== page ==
Stock Market Futures

An operation with futures can be defined as a contract or agreement between two parts in which they commit to Exchange an asset, physical or financial, at an established price and at a future pre-established date at the signing of the resolution.

For the buyer, the contract of futures means the obligation of having to buy the underlying asset at a future price at the date of expire and for the salesman, it supposes the obligation to sell such underlying asset at the future price at the same date of expire.

In futures two positions distinguished themselves, in whose losses or profits will depend on the relation between the future price (agreed at the present) and the price of liquidation (price of the underlying asset at the market and on the date of expire):

Long position (buying):

  • If the future price is  < than the liquidation price, the buyer obtains a profit.
  • If the futures price is > than the liquidation price, the buyer has a loss.

Short position (selling):

  • If the futures price is > than the liquidation price, the salesman has a loss.

A key element on the contract of futures will be then the determination of the futures price. This will be calculated in base on the cash price of the underlying asset plus the net financial cost; financial cost that will mark the difference between today (day the contract is agreed) and the date of expire of the contract.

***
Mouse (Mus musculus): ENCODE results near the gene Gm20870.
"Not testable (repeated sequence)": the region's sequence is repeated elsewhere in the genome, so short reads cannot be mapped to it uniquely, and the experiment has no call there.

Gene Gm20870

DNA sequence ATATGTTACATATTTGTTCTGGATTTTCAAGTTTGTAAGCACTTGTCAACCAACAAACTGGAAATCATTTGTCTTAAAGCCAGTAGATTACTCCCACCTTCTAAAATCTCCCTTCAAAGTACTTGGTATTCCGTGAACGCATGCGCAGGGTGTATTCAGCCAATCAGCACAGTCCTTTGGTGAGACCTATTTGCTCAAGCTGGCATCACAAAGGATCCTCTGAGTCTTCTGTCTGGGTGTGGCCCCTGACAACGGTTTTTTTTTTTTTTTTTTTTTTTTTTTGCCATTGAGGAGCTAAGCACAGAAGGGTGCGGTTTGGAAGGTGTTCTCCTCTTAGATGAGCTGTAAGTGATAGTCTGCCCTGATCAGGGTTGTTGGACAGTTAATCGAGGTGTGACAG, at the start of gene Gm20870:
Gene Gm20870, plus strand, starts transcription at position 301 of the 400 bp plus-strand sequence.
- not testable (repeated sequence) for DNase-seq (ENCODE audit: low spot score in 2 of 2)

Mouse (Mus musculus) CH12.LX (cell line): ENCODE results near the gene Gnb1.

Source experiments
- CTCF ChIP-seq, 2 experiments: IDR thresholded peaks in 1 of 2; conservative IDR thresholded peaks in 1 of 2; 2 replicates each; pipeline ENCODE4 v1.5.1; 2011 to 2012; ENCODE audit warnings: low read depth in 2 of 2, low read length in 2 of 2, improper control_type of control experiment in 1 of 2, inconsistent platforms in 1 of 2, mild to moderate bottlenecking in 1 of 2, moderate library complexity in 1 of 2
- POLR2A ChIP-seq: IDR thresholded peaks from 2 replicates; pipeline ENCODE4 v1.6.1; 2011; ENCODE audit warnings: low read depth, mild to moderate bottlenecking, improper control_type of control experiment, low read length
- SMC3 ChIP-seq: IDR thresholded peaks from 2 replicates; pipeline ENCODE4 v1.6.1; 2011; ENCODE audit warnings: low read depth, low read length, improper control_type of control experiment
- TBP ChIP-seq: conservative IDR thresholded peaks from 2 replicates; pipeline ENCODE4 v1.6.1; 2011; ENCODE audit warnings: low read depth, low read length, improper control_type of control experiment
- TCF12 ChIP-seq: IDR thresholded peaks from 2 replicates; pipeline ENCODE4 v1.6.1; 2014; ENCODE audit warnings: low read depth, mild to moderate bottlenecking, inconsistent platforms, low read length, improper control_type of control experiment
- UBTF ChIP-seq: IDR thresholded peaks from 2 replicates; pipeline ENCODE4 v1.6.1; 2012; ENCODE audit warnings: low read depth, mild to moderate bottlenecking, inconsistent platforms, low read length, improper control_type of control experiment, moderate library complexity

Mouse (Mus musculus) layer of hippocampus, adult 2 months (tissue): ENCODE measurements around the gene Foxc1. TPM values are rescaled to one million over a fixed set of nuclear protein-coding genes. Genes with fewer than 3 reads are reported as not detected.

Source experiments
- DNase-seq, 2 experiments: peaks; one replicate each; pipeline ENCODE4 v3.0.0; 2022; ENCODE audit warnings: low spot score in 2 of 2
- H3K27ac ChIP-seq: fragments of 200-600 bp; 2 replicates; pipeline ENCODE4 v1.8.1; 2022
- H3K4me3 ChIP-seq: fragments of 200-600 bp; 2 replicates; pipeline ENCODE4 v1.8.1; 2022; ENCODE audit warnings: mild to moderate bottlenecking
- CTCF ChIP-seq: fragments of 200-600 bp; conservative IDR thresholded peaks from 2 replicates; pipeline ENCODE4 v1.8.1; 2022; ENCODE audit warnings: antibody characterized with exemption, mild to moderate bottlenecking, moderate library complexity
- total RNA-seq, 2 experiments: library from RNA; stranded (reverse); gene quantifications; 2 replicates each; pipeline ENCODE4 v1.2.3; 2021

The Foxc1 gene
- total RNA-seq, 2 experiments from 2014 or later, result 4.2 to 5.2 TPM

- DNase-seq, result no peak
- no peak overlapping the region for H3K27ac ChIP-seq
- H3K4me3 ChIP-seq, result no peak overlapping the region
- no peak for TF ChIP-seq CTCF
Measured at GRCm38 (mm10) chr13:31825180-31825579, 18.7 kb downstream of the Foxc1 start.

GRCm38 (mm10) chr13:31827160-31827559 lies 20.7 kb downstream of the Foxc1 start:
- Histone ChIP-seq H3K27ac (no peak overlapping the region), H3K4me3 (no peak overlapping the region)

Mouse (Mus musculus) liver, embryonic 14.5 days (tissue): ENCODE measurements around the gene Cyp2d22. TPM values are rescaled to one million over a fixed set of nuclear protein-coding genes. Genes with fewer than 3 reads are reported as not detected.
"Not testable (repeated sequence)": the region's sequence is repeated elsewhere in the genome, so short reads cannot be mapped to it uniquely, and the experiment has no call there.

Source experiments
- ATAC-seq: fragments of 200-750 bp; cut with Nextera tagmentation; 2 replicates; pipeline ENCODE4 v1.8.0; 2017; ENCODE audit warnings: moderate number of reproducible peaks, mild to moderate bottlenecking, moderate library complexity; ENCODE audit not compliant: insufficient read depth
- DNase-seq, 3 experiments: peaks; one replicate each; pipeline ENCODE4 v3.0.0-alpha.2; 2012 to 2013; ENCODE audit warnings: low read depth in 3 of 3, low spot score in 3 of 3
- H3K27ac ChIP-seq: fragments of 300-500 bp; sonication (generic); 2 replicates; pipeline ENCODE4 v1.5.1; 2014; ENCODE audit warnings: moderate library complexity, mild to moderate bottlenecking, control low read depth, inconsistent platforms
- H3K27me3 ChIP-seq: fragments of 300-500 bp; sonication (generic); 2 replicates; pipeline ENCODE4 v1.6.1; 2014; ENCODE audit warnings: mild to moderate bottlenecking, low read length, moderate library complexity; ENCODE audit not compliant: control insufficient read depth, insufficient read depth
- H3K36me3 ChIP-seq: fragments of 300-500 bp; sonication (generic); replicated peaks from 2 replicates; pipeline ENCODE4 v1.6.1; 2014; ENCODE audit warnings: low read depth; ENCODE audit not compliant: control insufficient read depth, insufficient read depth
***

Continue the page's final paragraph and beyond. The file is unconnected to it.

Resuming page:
So then, it will depend on the underlying asset defined on the contract. As a way of example we present the case of the shares and the bonds.

Forward price of a share:

  • FW= PC (1 + ti)- d (1 + t’ I’)
  • Where  FW= forward price
  • PC= Cash quoting of the share
  • I  = Rate free of risk
  • D = Dividends paid before expiration
  • T= time until expiration

And it pays dividends during the contract period; the person who accorded on the futures contract will no perceive the dividends in question.

Before this situation, you will have to deduce its impact from the futures price. If this is not done, the cash operation would result more efficient than the future operation and everybody would buy in cash until this effect would dilute   (arbitrage operation).

Forward price of a bond without the intermediate coupon payment:

  • FW = (PC+ CC) (1 + it/360)- CCF)
  • Where  PC = Cash quoting of the bond
  • CC = Running coupon of the bond in t    (synonymous of the accumulated interests)
  • t = time till expiration
  • i = Free of risk type of interest corresponding to  t              
  • CCF = Running coupon the day of expiration of the forward

Forward price of a bond paid with an intermediate coupon:       

FW= (PC +CC) (1 + it/360)-CCF- CC’ (1 + I’ t’/360)

  • Where: CC’= Paid coupon in t’
  • T’   = time until the expiration since the payment of the coupon
  • I’   = Type of interest free of risk corresponding to t’   

In this case the intermediate coupon acts in the same way as with the payment of dividends of the shares. Those who have a future over a bond will not receive the coupon, so it must be discharged from the price.